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Optimal Sarcoma Exosome Isolation Techniques from Cells and Blood

Grant Winners

  • Wendy Weston, Ph.D. – College of Allopathic Medicine
  • Adil Duru, Ph.D. – College of Allopathic Medicine
  • H. Thomas Temple, MD – Translational Research and Economic Development
  • Anna‐Maria Geogoudaki, Ph.D. – College of Allopathic Medicine
  • Rhea Kanwar, BS – Farquhar Honors College
  • Sunaina Addanki, BS – College of Osteopathic Medicine


  • Johannes Vieweg, M.D., FACS – College of Allopathic Medicine
  • H. Thomas Temple, M.D – Translational Research & Economic Development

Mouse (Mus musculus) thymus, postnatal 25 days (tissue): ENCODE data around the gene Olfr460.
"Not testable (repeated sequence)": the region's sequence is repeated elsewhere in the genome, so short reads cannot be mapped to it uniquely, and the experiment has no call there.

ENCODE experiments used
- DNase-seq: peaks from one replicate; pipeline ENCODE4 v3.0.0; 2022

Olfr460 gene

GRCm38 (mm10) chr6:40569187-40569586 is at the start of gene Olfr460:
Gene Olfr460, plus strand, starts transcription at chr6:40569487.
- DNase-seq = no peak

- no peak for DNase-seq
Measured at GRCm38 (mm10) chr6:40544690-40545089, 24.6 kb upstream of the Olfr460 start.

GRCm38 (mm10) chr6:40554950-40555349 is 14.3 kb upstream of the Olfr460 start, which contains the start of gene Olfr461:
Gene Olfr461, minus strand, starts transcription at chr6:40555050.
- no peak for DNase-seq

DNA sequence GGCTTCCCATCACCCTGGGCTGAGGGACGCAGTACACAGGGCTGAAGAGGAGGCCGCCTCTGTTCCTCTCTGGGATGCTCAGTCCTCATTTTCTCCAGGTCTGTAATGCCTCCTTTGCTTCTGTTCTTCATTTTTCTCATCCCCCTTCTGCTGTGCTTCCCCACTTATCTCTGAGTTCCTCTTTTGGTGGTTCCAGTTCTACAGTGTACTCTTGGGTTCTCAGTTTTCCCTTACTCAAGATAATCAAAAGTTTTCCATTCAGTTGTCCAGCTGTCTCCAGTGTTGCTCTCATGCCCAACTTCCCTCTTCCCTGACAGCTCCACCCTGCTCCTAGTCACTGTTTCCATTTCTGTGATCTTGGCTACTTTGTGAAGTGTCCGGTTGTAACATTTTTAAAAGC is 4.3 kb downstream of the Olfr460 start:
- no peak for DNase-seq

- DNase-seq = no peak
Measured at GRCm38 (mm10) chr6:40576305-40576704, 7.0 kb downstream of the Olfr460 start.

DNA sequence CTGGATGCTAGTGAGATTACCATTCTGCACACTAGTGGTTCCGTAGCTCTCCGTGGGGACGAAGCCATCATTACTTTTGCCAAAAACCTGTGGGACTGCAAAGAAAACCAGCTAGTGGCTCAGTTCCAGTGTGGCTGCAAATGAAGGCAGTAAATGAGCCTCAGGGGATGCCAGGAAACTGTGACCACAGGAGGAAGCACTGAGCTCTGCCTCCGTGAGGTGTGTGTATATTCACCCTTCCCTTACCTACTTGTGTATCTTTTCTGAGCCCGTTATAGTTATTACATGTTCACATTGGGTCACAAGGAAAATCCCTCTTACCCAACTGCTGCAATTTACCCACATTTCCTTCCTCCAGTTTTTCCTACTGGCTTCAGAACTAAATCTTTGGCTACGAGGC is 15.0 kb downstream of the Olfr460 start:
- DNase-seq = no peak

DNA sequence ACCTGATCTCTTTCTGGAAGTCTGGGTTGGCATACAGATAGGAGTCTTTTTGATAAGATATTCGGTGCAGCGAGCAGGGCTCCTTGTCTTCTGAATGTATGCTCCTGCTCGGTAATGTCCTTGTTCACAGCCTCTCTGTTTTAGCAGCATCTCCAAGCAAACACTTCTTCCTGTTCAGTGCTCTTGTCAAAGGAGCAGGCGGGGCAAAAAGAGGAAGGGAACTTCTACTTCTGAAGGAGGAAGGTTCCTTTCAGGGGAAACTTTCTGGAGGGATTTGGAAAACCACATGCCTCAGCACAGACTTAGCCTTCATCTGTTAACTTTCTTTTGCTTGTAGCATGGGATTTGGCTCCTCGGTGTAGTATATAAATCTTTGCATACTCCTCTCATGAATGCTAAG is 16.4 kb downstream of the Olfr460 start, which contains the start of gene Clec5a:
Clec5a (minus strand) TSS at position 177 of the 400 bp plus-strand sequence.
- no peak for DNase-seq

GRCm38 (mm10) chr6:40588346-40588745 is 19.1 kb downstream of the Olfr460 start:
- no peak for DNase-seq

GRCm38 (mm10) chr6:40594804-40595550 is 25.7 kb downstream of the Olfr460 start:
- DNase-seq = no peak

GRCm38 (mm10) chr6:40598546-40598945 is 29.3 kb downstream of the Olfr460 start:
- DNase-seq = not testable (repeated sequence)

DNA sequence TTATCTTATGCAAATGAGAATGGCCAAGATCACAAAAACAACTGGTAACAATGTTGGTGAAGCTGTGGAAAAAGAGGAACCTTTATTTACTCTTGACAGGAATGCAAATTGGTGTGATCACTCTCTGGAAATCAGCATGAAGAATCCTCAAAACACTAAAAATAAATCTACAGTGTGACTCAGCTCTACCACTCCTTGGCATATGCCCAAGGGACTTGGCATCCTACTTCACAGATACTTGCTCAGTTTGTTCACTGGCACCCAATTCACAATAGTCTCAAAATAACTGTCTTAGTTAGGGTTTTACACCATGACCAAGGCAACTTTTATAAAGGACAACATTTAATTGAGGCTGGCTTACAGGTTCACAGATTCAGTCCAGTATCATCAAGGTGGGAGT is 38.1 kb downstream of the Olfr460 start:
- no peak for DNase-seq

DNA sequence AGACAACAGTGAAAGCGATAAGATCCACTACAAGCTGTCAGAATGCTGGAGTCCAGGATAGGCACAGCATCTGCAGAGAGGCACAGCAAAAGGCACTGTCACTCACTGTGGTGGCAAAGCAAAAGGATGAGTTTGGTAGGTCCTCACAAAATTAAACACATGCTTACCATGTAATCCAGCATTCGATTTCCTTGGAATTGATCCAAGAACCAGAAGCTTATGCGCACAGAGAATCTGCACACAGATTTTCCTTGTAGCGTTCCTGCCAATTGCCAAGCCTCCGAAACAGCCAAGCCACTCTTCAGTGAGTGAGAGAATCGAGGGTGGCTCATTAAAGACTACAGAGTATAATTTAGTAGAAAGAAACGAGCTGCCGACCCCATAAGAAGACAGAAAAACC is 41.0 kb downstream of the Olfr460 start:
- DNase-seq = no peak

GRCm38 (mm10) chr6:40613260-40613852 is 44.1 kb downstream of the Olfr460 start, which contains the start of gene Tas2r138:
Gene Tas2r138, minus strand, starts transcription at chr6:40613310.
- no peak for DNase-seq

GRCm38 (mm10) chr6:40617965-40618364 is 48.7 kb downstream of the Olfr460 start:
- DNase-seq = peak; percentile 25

Award Winners Sarcomas cause significant morbidity and mortality, particularly among children, with about 13,000 new cases diagnosed each year in the U.S. The nvariety of sarcoma subtypes affect tissue of mesenchymal origin, such as bone, cartilage and fibrous tissue. Surgery is the first type of treatment; however, it carries high recurrence rates. While one half of patients respond to currently available treatment options, the other half of patients are completely resistant to all forms of treatment, which results in a significant unmet need. Despite much advancement in molecular diagnostics, no significant improvement has been made which enables the identification or characterization of a sarcoma early in the process, before invasive methods are required. Understanding the defining molecular characteristics of these tumors would have a profound effect on subsequent treatment decisions, potentially enabling the development of affordable early-stage treatments. Thus, there is a critical need for a reliable and accurate, non-invasive detection method to identify sarcomas in the early stage when non-surgical treatment options may still have the potential for success, improving patient outcomes. In an effort to address this unmet need, researchers have most recently been evaluating biomarkers of disease activity using exosomes, which are small extracellular membrane vesicles that are released by all cells, including cancer cells. In particular, tumor-derived exosomes have proven to play a role in tumor progression and metastasis in a variety of cancers, including sarcomas. Current research efforts have demonstrated advances in understanding the role of exosomes in sarcoma, but study results are varied and comparison across studies have been limited by the discrepancies in approaches taken. Therefore, in this pilot study, our team of a renowned sarcoma surgeon, experts in sarcoma tumors, primary tumor culture and exosome isolation will compare five common exosome isolation methods (ultracentrifugation, magnetic bead-based separation, precipitation, sequential microfiltration and fast protein liquid chromatography (FPLC) in the first six months to achieve our goal of proving that FPLC with a size exclusion column (SEC) will isolate intact and functional exosomes from both tumor cultures and patient plasma within the year. The resulting isolates will be evaluated for cost of isolation, efficiency of isolation and usability of the isolate for important assays in biomarker discovery. By 1) delivering this comparison and 2) proving the efficacy of our approach, we aim to 3) provide the foundation for future research efforts supported by extramural funding, including comprehensive biomarker discovery and eventual development of targeted sarcoma therapies.
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